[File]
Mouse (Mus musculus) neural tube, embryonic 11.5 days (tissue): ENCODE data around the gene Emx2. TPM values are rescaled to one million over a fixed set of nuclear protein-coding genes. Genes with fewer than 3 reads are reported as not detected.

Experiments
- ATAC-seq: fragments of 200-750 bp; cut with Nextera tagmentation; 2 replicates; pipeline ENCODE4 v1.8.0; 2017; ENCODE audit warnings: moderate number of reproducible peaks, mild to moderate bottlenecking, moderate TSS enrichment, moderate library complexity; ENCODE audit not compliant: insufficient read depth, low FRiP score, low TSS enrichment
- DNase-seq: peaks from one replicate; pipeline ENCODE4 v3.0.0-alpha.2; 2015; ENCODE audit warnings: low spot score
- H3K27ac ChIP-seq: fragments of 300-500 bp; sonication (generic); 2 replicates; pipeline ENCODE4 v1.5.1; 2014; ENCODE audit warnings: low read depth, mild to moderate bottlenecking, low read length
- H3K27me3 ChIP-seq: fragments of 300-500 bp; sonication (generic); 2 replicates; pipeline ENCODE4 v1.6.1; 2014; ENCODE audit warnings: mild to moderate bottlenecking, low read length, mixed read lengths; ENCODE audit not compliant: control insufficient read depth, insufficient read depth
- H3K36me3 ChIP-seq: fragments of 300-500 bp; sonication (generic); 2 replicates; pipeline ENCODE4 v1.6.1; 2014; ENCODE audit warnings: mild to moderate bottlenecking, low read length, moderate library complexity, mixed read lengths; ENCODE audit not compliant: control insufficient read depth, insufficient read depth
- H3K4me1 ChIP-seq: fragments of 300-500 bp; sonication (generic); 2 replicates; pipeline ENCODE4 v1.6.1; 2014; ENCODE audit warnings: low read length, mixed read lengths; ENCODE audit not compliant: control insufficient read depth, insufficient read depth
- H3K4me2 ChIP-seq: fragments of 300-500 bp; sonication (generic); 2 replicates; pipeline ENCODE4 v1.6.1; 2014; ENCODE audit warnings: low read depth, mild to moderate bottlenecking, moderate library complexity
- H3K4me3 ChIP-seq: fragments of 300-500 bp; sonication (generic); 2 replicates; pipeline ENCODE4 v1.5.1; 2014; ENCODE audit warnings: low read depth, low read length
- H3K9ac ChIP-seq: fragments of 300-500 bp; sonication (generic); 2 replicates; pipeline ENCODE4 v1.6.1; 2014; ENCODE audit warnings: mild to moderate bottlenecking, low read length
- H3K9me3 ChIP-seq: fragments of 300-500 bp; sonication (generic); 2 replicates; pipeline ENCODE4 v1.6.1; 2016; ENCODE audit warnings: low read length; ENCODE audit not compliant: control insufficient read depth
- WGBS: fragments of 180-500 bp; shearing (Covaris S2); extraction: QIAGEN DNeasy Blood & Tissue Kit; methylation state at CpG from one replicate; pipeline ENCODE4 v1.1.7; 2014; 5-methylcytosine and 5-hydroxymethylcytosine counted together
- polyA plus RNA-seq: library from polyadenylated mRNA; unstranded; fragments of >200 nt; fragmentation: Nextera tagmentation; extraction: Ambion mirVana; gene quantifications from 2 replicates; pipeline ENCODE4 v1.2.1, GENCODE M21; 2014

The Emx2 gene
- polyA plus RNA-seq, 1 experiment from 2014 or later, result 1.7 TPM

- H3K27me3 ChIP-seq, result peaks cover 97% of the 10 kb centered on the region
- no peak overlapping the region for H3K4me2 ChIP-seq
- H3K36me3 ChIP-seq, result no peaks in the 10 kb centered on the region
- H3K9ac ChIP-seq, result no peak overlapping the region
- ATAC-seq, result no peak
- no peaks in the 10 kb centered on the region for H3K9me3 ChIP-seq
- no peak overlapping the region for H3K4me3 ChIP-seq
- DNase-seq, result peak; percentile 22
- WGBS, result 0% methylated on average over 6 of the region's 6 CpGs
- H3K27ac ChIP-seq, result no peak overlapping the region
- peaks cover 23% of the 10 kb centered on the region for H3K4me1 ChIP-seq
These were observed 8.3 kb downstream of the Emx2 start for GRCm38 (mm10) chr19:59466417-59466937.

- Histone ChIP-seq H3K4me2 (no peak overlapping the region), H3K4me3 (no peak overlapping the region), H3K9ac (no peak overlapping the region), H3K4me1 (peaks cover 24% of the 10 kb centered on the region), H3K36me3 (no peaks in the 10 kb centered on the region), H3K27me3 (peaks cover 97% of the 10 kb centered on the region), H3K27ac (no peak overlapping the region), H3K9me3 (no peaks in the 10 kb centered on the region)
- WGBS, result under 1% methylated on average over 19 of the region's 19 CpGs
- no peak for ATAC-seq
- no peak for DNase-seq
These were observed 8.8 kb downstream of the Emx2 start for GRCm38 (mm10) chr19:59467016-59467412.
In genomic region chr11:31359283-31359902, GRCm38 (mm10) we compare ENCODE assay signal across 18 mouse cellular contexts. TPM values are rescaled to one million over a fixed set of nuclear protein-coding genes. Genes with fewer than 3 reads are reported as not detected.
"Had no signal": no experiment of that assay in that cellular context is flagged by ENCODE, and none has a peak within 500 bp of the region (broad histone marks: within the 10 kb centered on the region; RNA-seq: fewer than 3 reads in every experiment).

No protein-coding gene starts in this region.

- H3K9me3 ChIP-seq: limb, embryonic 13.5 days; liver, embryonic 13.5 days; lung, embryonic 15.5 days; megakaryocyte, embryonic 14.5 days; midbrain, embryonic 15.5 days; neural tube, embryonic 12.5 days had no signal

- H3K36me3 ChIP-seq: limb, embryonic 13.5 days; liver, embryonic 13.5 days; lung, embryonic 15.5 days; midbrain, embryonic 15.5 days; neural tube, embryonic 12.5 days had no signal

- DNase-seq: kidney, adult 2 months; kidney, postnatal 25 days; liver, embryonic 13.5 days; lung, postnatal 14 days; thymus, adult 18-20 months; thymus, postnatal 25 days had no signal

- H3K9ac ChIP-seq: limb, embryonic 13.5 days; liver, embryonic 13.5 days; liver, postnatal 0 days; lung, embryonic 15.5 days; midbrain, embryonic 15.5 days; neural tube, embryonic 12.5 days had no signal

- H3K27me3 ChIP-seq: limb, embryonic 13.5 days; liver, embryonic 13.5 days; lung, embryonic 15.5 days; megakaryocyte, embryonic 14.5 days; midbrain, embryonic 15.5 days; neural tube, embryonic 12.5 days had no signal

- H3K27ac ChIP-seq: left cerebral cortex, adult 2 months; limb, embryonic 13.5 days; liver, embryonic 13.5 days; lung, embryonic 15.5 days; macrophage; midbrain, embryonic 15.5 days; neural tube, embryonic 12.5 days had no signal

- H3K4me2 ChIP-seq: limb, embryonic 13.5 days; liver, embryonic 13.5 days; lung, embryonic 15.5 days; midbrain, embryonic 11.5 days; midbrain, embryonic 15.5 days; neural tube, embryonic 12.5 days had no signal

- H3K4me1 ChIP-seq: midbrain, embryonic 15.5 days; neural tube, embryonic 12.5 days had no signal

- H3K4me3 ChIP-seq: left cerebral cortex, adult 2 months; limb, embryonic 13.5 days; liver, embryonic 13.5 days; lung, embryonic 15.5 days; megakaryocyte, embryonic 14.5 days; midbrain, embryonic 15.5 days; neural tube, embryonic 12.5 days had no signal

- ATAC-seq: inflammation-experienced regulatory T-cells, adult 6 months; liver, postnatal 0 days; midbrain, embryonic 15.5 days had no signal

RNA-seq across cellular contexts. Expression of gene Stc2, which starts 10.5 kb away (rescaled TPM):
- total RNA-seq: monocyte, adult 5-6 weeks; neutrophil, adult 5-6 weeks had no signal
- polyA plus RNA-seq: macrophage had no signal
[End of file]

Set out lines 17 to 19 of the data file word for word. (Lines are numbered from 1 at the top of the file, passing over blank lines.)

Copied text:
- H3K27me3 ChIP-seq, result peaks cover 97% of the 10 kb centered on the region
- no peak overlapping the region for H3K4me2 ChIP-seq
- H3K36me3 ChIP-seq, result no peaks in the 10 kb centered on the region